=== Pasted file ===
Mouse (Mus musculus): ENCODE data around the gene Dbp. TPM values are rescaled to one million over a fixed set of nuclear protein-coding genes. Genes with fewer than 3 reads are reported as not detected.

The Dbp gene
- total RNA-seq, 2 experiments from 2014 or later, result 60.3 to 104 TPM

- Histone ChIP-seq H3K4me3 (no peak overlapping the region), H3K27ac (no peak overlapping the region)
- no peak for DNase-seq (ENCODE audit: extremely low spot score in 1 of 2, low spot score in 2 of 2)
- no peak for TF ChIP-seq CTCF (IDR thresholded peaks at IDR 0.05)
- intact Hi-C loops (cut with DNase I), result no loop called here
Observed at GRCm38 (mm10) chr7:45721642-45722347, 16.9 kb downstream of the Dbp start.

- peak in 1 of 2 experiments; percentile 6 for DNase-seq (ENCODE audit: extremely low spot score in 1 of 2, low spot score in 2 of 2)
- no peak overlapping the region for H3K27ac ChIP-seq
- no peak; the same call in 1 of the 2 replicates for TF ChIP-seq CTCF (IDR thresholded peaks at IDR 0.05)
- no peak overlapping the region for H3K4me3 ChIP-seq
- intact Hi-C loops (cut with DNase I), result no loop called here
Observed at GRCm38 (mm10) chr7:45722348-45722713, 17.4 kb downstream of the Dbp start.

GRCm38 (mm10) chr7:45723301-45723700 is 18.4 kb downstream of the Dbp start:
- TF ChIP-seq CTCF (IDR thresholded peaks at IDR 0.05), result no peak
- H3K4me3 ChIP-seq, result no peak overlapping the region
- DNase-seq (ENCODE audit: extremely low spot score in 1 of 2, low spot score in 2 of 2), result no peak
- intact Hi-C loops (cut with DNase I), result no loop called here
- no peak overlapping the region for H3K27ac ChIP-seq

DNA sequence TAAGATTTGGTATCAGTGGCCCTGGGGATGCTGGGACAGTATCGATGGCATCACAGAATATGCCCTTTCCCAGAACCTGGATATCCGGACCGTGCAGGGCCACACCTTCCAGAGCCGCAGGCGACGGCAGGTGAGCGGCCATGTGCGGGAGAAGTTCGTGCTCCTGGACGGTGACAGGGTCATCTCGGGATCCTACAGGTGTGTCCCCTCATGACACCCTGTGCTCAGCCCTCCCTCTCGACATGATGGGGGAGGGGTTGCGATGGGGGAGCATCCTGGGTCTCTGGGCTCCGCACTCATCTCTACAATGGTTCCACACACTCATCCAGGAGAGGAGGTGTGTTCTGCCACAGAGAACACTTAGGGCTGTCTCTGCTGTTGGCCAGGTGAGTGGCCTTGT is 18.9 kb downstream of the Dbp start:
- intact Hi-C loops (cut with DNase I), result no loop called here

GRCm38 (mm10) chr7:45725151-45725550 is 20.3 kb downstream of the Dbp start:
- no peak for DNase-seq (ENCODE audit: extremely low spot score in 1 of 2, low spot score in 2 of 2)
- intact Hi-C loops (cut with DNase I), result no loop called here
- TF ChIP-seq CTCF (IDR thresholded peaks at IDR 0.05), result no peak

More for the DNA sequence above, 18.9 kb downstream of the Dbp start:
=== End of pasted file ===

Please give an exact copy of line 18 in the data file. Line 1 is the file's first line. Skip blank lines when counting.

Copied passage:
- DNase-seq (ENCODE audit: extremely low spot score in 1 of 2, low spot score in 2 of 2), result no peak